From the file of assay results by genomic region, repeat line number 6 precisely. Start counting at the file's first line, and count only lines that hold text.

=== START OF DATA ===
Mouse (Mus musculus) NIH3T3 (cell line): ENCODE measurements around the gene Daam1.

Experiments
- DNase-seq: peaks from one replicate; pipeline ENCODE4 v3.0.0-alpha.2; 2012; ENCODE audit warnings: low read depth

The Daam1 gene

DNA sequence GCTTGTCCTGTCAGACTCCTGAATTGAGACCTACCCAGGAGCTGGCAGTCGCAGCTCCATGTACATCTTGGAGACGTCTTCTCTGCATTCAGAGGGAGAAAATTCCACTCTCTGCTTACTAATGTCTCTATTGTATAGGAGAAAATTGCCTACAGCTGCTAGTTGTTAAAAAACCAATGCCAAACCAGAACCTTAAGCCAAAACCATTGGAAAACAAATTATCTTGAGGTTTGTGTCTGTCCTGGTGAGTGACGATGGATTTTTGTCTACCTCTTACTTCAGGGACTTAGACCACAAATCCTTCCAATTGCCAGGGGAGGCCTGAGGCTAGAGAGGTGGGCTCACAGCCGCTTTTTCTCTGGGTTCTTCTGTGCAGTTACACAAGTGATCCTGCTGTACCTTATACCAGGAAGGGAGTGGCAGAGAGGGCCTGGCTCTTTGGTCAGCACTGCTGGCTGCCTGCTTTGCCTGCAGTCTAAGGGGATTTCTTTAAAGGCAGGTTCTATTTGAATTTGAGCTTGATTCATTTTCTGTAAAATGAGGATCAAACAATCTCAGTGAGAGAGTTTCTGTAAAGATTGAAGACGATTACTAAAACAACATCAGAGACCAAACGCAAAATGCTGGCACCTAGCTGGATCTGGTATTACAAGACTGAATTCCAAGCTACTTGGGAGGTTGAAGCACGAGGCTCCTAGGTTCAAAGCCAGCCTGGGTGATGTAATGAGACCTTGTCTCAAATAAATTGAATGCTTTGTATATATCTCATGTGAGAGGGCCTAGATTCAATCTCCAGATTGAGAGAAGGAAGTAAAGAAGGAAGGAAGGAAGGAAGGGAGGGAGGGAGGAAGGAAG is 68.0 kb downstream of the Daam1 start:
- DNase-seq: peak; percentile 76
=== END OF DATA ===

- DNase-seq: peak; percentile 76